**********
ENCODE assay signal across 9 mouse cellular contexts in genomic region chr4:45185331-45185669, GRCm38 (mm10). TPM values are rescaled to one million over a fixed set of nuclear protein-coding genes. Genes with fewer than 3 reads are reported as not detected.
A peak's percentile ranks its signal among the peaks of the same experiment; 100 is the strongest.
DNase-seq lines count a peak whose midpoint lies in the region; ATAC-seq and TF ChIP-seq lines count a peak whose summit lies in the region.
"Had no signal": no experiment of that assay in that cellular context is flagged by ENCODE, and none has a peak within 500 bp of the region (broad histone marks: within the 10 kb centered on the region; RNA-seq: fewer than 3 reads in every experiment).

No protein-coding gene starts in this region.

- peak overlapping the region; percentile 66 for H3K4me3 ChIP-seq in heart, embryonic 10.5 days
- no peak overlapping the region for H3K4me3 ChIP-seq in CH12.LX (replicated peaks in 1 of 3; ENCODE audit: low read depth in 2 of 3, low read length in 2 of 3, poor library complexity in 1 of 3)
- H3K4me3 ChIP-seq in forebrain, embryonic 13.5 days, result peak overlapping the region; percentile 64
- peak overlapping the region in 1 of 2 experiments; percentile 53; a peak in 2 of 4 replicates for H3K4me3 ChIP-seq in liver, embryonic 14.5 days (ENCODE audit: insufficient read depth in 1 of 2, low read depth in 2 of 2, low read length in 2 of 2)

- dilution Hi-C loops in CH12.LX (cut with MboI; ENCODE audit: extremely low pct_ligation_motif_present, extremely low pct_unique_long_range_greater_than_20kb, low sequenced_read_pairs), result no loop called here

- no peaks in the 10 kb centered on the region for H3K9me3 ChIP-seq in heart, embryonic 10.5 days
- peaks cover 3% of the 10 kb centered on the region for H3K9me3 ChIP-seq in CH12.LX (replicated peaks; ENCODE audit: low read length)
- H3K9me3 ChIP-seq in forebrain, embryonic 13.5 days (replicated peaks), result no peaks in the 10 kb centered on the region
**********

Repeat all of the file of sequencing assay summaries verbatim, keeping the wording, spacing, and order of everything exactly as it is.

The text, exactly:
ENCODE assay signal across 9 mouse cellular contexts in genomic region chr4:45185331-45185669, GRCm38 (mm10). TPM values are rescaled to one million over a fixed set of nuclear protein-coding genes. Genes with fewer than 3 reads are reported as not detected.
A peak's percentile ranks its signal among the peaks of the same experiment; 100 is the strongest.
DNase-seq lines count a peak whose midpoint lies in the region; ATAC-seq and TF ChIP-seq lines count a peak whose summit lies in the region.
"Had no signal": no experiment of that assay in that cellular context is flagged by ENCODE, and none has a peak within 500 bp of the region (broad histone marks: within the 10 kb centered on the region; RNA-seq: fewer than 3 reads in every experiment).

No protein-coding gene starts in this region.

- peak overlapping the region; percentile 66 for H3K4me3 ChIP-seq in heart, embryonic 10.5 days
- no peak overlapping the region for H3K4me3 ChIP-seq in CH12.LX (replicated peaks in 1 of 3; ENCODE audit: low read depth in 2 of 3, low read length in 2 of 3, poor library complexity in 1 of 3)
- H3K4me3 ChIP-seq in forebrain, embryonic 13.5 days, result peak overlapping the region; percentile 64
- peak overlapping the region in 1 of 2 experiments; percentile 53; a peak in 2 of 4 replicates for H3K4me3 ChIP-seq in liver, embryonic 14.5 days (ENCODE audit: insufficient read depth in 1 of 2, low read depth in 2 of 2, low read length in 2 of 2)

- dilution Hi-C loops in CH12.LX (cut with MboI; ENCODE audit: extremely low pct_ligation_motif_present, extremely low pct_unique_long_range_greater_than_20kb, low sequenced_read_pairs), result no loop called here

- no peaks in the 10 kb centered on the region for H3K9me3 ChIP-seq in heart, embryonic 10.5 days
- peaks cover 3% of the 10 kb centered on the region for H3K9me3 ChIP-seq in CH12.LX (replicated peaks; ENCODE audit: low read length)
- H3K9me3 ChIP-seq in forebrain, embryonic 13.5 days (replicated peaks), result no peaks in the 10 kb centered on the region